Patency of the portal vein was assessed by Doppler ultrasonography in all cases. Absence of flow or poor flow was further investigated using selective celiac and mesenteric angiography or magnetic resonance imaging if renal function was impaired. Post-transplantation evaluation of portal venous inflow was carried out by routine early (<7 days) and yearly doppler ultrasonography. Autopsy findings in early and late patient deaths were used to determine the patency of portal inflow.
The following clinical parameters were examined as possible risk factors for native PVT in liver transplant recipients: etiology of liver disease, age, Childs-Pugh score, previous abdominal surgery, UNOS status, liver volume (size), presence of ascites, a history of spontaneous bacterial peritonitis (SBP), encephalopathy, variceal bleeding, and endoscopic sclerotherapy for variceal bleeding. The impact of native PVT on patient survival, graft survival, retransplantation rate. transfusion requirement, and postoperative infectious morbidity (major bacterial, fungal. and viral) was also examined.
Clinical and laboratory values were entered into a database (PROPHET Statistics, BBN Systems and Technologies, Cambridge MA). Categorical variables (mortality, infection) were compared using the χ2 test or the Fisher exact test. Ordinal values such as UNOS or Childs-Pugh score were compared using the Mann-Whitney test. Kaplan-Meier survival curves were constructed using the date of first transplant as the starting point and loss of graft or death as the end points. Survival curves were compared using the Mantel-Cox long-rank test.
The actuarial survival rates for all 88 patients after liver transplantation under primary Tacrolimus-based immunosuppression are 88, 85, and 79% at 1, 2, and 4 years, respectively.
Patients have been followed for a mean of 38.7 months (median, 41.5 months; range, 13 to 64 months). Patient survival did not differ significantly in patients with or without PVT (83% vs 88%, 1 year; 83% vs 84%, 2 years; 77% vs 81%, 4 years) (Fig. 1). Patients with PVT had poorer graft survival with a larger number of early graft losses (Fig. 2) (85% vs 65%, 1 year; 81% vs 65%, 2 years; 81% vs 61%, 4 years; P = 0.03). These graft losses were not a consequence of technical problems related to portal venous inflow.
Eight patients (39%) had undergone previous intraabdominal surgery. Procedures included an exploratory laparotomy for trauma, distal splenorenal shunt, total colectomy, cholecystectomy , and appendectomy . All patients had Childs-Pugh class C liver disease (mean score 12.4). Ten patients were in the intensive care unit (UNOS status 4) before transplantation and the remaining 13 patients were hospitalized (UNOS 3). Liver size and age were similar in those with and without PVT. Characteristics of the patients with and without PVT are shown in Table 1.
The association of various consequences of portal hypertension (ascites, spontaneous bacterial peritonitis, encephalopathy, variceal bleeding ± sclerotherapy) in patients with or without PVT was examined (Table 2). No statistically significant differences between the two groups were observed.
Routine pretransplant Doppler ultrasonography showed a patent portal venous system in 17 of 23 patients. Six of these patients had incomplete thrombosis (Grade 1) with residual flow discovered at surgery or with angiography , while the remainder had complete obstruction (11 false negative studies). We routinely perform pretransplant angiography when ultrasonography fails to demonstrate portal flow or there is questionable (low) flow. In cases where hepatofugal flow is demonstrated, angiography is, in general, reserved for those with low flow. Selective celiac and mesenteric angiography documented complete obstruction in 6 patients, while two studies showed small patent portal veins with mural thrombosis and spontaneous portosystemic shunts. Six intraoperative portograms were carried out to define better the splanchnic venous return for reconstruction. Magnetic resonance imaging studies indicated the portal venous system to be falsely patent in 2 patients, while one study indicated complete thrombosis in a patient with marginal flow shown by ultrasonography (2/3 false negative studies).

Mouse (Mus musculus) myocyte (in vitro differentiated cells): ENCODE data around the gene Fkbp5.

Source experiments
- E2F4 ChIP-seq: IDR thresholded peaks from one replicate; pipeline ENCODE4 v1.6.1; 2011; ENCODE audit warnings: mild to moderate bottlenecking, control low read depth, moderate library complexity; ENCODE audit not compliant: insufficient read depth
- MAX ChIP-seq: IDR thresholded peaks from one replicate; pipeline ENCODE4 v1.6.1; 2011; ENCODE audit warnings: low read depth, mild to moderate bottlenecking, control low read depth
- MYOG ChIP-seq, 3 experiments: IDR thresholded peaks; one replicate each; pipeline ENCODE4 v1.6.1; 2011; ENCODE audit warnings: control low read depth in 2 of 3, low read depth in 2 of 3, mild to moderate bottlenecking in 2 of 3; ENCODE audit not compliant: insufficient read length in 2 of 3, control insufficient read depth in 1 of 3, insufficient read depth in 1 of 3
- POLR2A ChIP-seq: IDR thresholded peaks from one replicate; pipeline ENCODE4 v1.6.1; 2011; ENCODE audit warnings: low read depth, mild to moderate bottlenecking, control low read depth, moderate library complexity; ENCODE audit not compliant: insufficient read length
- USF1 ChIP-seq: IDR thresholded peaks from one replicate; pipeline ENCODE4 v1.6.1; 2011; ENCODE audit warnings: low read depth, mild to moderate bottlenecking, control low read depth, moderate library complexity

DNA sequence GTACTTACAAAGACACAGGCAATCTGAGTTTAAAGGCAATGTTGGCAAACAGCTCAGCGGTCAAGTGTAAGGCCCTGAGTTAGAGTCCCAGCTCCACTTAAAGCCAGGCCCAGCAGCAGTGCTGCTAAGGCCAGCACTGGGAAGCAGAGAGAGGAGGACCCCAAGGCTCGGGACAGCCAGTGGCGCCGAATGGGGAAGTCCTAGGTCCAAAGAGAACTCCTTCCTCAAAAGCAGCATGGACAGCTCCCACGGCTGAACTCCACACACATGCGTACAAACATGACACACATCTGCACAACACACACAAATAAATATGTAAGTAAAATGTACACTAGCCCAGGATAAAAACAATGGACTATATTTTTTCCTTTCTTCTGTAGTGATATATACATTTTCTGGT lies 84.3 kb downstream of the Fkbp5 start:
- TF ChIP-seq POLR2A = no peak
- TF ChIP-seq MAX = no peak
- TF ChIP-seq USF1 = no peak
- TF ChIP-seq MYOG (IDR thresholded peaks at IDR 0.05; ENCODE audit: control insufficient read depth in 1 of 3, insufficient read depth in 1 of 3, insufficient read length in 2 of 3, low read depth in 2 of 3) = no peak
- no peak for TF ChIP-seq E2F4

The extent of portal-splanchnic thrombosis and reconstructive approach for this series of patients is shown in Table 3. The importance of routine procurement of iliac vessels was established in the early days of liver transplantation . Procurement and vein grafting techniques have been well described and these were applied in this case series [10–15, 20]. Intraoperative assessment with dissection of the portal vein to the confluence of the superior mesenteric and splenic veins revealed incomplete thrombosis (Grade 1) of the main portal trunk extending to or below the confluence in 6 cases. Thrombectomy was carried out in all 6 cases with end-end anastomotic reconstruction. In 4 patients with complete thrombosis not extending to the confluence (Grade 2), thrombectomy was also utilized with end-end reconstruction. Extension to or below the confluence with complete thrombosis (Grades 3 and 4) was noted in the remainder with reconstruction using allogeneic iliac vein mesoportal jump grafts (transmesocolic) (Fig. 3) in 11 patients, thrombectomy with end to end anastomosis in 1 patient, and an interposition graft to the confluence in 1. Two patients had spontaneous splenorenal shunts, however, portal flow via the iliac vein grafts was excellent and ligation of the shunt and collaterals was not necessary. Post-transplant allograft function was excellent in both patients. Transplantation in patients with PVT was associated with a significantly greater blood loss with a median use of 21 units of packed red blood cells versus 14 units in patients without PVT (P = 0.04). Standard veno-venous bypass was used in 10 patients (after thrombectomy) with single bypass utilized in the remainder.